German Far-Right Triumphs Over Scholz's Party in European Elections

Germany's far-right Alternative for Germany (AfD) party has celebrated a

significant victory in the European Parliament elections, surpassing

Chancellor Olaf Scholz's center-left Social Democrats (SPD) to secure second

place with 16% of the vote. This result has sent shockwaves through the German

political landscape, highlighting the growing influence of populist movements

in Europe.

Key Takeaways

  • AfD secured 16% of the vote, surpassing the SPD.
  • The SPD's support fell to around 14%, its worst post-World War II result in a nationwide vote.
  • The center-right Union bloc led with approximately 30% of the vote.
  • AfD's campaign was marred by scandals involving its lead candidates.
  • The party's success is seen as a reaction to the current government's unpopularity.

AfD's Unexpected Success

The AfD's performance in the European elections was better than expected,

especially considering the numerous scandals that plagued their campaign.

Allegations of money laundering, connections to the Kremlin, and espionage for

China cast a shadow over the party. Despite these issues, the AfD managed to

rally significant support, particularly in eastern Germany, where they often

lead in the polls.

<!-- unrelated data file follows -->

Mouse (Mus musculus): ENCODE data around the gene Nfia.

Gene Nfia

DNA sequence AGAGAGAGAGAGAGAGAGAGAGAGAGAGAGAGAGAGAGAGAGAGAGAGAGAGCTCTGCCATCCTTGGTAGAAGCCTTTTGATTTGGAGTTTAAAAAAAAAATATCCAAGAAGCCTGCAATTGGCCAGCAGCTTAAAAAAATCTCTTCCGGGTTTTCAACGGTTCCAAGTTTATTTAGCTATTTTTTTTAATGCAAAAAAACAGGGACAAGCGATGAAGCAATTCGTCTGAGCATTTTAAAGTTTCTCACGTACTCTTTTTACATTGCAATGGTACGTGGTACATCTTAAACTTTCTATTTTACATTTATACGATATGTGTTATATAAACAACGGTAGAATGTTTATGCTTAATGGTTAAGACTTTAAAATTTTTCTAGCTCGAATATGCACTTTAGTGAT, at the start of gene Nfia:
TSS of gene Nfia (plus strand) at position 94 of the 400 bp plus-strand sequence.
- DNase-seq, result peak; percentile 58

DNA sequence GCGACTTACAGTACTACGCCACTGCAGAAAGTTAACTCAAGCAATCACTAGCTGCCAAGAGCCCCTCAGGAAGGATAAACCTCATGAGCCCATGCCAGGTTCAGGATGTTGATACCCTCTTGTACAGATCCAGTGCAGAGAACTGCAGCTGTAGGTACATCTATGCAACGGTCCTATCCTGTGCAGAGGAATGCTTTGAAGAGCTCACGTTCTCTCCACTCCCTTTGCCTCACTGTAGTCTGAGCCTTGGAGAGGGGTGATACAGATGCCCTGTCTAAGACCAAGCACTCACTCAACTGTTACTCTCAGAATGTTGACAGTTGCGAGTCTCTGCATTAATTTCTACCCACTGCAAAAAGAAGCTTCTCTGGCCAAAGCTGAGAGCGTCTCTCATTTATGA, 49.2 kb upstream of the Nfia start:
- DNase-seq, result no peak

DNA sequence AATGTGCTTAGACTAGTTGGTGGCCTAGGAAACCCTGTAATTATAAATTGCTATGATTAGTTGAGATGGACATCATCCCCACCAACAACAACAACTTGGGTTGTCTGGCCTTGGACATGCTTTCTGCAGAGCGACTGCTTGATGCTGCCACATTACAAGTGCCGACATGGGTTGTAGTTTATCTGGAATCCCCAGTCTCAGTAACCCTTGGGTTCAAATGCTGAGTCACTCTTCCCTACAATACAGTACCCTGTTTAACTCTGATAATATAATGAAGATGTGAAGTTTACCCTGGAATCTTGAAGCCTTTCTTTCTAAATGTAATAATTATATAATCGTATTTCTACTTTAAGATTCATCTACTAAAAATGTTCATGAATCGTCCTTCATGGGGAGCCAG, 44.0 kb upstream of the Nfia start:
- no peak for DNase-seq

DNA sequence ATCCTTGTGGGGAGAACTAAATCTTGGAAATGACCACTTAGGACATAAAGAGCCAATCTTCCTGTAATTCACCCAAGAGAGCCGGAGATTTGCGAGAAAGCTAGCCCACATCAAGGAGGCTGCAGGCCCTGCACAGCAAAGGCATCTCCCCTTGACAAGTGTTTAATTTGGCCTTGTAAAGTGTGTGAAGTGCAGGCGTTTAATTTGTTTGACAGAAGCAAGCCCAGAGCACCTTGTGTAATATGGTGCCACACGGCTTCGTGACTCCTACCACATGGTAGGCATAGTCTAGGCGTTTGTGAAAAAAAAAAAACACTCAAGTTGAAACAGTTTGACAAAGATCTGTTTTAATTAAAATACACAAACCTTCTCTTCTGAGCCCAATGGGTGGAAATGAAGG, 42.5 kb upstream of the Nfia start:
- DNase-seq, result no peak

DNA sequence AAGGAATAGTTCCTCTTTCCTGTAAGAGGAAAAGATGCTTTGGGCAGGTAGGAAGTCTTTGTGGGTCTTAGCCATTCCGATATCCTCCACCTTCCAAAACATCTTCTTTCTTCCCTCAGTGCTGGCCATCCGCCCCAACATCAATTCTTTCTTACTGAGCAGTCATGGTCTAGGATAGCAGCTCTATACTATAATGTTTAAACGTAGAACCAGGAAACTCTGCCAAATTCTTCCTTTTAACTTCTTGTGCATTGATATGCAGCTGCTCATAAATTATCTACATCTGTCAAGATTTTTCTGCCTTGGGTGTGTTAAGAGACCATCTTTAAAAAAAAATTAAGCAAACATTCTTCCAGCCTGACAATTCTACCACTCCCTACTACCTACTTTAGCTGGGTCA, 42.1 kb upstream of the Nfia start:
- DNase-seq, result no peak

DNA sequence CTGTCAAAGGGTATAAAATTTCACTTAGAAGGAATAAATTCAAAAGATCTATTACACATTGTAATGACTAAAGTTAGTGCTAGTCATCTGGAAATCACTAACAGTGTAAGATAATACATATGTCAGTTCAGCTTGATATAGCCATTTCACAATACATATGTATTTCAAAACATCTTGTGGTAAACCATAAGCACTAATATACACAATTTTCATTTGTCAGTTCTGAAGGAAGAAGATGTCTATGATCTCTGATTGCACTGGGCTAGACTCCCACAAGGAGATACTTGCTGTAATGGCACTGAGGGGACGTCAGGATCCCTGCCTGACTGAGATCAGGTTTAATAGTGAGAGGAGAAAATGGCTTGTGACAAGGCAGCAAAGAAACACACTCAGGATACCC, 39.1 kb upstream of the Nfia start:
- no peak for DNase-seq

Scandals and Controversies

The AfD's campaign faced significant hurdles, including the exclusion of their

two lead candidates, Maximilian Krah and Petr Bystron, due to investigations

into their alleged ties with Russia and China. Krah further damaged the

party's reputation by downplaying the crimes of the Nazi SS, leading to his

exclusion from the party's EU delegation. These scandals led to the AfD being

expelled from the right-wing European parliamentary group Identity and

Democracy (ID).

Government's Response and Coalition Turmoil

The governing coalition, led by Chancellor Scholz, is in disarray following

the election results. The SPD's poor performance, coupled with the decline in

support for their coalition partners, the Greens and the Free Democrats, has

led to calls for new elections. The coalition's internal conflicts and

inability to address pressing issues like inflation and energy policy have

contributed to their unpopularity.

Conservative Gains and Future Implications

The center-right Union bloc, led by the Christian Democratic Union (CDU),

emerged as the strongest political force with around 30% of the vote. This

result, while not a landslide, provides a boost to CDU leader Friedrich Merz's

efforts to steer the party towards a more conservative direction post-Merkel.

The AfD's success, however, underscores the challenges mainstream parties face

in addressing voter discontent and the rise of populist movements.

Broader European Context

The rise of the AfD is part of a broader trend of increasing support for far-

right parties across Europe. In France, Marine Le Pen's National Rally saw a

significant increase in their vote share, while similar movements gained

ground in the Netherlands and Austria. This shift reflects growing

dissatisfaction with traditional political parties and a desire for more

radical solutions to contemporary issues.


The AfD's unexpected success in the European elections highlights the volatile

nature of contemporary politics in Germany and Europe. As traditional parties

struggle to maintain their footing, populist movements are capitalizing on

voter discontent, reshaping the political landscape in the process.